Burnout is characterized by a mix of emotional exhaustion, depersonalization, and a decreased sense of accomplishment in one’s work. After the past few years that we have had, we are seeing burnout become a hot topic as we merge from a pandemic that opened our eyes to how life could change in an instant.
Burnout is on the top of people's minds for a reason, a recent report from Indeed found that employee burnout is on the rise: 52% of all workers are feeling burned out, up 9% from a pre-COVID survey. Employees of all ages and types are experiencing the impact of stress, fatigue, and mental health challenges. So what can employers do to help with these challenges? We’ve put together a few of our favorite ways to avoid burnout.
- Promoting work/life balance: Work/Life balance starts at the top, leaders of organizations must practice what they preach to their employees. This means org leaders must also ensure they allow time for exercise, family and self-care. Ensuring that your employees know this value before they even start and staying consistent, For example, shut down early before the holidays to enforce a practice of valuing family time. Or, offer flexible scheduling to accommodate individual schedules.
- Encourage employees to take time off: In 2017, 52% of American workers failed to use all of their vacation time, according to the U.S. Travel Association’s Project Time Off. The reasons why generally tie to work responsibilities—a too heavy workload, lack of work coverage or the fear they’d be seen as replaceable. Offering unlimited PTO or a healthy PTO package for your employees is proven to avoid burnout down the road. Also, encourage people verbally to take a vacation, and foster a culture that appreciates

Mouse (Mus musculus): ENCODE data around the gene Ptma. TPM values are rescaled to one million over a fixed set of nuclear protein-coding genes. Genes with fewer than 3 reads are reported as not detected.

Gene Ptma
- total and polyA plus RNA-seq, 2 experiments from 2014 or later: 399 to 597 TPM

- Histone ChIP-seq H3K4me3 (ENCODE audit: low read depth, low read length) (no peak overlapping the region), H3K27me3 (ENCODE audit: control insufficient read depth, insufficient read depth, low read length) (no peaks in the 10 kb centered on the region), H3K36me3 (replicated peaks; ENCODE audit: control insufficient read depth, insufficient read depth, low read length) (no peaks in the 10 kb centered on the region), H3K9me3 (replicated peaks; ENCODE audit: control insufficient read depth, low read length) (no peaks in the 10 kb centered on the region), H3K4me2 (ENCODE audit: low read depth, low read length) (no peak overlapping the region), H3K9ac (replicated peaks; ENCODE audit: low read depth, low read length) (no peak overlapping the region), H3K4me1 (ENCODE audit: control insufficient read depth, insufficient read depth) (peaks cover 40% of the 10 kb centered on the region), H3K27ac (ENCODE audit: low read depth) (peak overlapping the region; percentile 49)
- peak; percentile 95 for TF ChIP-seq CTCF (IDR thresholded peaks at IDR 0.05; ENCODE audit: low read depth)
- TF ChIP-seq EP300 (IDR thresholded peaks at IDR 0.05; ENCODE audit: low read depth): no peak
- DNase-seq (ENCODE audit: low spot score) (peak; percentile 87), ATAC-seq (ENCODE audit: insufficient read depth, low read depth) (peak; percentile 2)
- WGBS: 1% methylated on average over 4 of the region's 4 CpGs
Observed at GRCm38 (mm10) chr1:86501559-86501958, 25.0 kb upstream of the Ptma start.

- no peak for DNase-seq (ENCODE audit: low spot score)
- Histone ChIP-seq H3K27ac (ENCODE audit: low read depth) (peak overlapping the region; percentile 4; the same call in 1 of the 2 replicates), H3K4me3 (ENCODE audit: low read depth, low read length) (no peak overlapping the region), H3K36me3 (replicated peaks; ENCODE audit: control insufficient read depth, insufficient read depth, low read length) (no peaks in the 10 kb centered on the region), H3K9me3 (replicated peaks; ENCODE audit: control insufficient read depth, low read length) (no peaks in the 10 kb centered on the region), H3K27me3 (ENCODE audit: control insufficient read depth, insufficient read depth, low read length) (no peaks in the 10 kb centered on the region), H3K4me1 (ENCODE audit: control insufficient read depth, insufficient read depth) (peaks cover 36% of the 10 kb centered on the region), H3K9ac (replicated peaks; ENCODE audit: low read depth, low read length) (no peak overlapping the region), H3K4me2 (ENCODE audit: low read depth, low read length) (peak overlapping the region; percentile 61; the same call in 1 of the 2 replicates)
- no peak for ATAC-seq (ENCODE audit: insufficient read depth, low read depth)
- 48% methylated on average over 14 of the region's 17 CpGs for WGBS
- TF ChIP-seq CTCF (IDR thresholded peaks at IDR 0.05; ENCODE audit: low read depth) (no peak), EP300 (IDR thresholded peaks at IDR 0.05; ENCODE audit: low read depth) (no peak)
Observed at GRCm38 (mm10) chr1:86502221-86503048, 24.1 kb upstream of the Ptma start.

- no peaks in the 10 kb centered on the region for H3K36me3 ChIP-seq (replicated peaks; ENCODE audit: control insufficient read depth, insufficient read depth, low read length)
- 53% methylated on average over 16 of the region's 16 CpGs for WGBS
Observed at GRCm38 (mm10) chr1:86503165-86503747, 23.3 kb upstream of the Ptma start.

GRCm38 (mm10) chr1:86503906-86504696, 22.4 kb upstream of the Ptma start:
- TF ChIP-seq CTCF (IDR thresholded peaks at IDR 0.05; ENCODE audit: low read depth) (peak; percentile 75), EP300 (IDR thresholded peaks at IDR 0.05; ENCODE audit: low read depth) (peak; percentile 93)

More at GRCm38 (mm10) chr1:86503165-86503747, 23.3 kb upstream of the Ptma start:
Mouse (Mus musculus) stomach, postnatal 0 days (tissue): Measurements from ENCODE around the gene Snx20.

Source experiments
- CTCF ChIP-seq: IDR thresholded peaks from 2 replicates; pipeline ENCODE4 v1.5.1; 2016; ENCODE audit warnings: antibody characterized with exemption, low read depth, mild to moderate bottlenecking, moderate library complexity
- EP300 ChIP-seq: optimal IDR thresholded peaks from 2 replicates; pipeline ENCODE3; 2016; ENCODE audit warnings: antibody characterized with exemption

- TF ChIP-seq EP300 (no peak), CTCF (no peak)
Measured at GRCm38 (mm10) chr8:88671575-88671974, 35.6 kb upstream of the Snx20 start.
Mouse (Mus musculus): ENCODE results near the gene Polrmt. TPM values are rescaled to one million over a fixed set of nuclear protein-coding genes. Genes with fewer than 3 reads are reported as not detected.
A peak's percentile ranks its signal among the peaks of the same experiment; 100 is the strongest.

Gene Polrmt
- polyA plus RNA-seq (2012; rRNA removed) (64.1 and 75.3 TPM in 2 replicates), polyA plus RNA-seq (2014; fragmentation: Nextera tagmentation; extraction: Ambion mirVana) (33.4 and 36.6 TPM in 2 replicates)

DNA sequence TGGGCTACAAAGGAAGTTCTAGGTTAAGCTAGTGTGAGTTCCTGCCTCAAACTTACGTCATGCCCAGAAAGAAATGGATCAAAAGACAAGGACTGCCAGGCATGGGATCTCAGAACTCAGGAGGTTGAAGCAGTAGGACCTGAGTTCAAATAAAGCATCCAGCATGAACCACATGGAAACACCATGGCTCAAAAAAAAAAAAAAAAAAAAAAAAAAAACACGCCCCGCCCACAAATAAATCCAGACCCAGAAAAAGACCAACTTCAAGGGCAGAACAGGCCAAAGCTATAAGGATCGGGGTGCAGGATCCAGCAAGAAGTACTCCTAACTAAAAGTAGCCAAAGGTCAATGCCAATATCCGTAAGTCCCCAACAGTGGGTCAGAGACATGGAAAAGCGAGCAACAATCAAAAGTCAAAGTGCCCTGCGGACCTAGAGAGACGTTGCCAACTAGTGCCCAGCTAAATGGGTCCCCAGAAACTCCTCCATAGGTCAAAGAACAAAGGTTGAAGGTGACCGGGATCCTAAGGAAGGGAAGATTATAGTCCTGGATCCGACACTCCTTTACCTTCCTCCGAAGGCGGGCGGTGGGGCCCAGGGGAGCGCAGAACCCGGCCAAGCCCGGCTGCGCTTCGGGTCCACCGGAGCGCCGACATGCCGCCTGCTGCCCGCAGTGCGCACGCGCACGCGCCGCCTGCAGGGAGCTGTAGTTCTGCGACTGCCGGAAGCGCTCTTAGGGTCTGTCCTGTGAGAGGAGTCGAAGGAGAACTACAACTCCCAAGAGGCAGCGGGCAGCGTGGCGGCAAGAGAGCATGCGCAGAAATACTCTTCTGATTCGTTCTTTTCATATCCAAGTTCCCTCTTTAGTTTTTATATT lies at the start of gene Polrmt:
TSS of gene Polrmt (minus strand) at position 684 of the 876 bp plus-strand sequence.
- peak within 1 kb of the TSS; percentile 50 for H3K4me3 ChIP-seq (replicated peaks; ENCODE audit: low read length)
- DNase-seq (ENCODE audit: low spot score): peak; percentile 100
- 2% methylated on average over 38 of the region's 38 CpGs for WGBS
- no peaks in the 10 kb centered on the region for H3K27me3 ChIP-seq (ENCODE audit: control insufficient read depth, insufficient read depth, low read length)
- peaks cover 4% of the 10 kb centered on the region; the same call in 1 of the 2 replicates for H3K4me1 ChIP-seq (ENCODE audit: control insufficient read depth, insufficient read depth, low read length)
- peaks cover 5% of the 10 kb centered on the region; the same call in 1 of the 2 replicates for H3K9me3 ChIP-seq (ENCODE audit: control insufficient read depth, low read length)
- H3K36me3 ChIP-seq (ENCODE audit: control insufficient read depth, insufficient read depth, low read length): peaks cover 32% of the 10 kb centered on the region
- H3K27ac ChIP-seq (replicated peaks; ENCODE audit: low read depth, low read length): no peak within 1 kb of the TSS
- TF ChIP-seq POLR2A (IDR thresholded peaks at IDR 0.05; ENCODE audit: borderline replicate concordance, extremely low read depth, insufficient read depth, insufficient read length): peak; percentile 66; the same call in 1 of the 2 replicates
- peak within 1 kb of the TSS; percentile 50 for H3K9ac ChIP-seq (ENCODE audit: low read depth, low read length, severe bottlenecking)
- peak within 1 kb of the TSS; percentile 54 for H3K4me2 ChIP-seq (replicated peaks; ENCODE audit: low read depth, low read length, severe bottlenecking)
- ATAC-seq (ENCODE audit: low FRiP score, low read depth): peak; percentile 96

- Provide work from home options: Since remote work is here to stay, especially here at Clockwork, as a fully remote company we see the benefits of increased productivity from our team. Remote workers can be more productive because they have no commute, less or no forced small talk, fewer distractions, more time for family and exercise, a higher quality of life, and a better overall life balance.
At the end of the day, leadership makes the difference. The professional employee-manager relationship can be the foundation for a successful organization, driving collaboration, providing career advancement and, hopefully, alleviating workplace stress, rather than being a source of it. Managers should actively seek feedback on ways to improve productivity, balance workloads, work together as a team and improve task completion.
💡 If you’re looking for remote work with great benefits, we’re always looking for the best talent out there. Keep an eye out for open opportunities on our LinkedIn!
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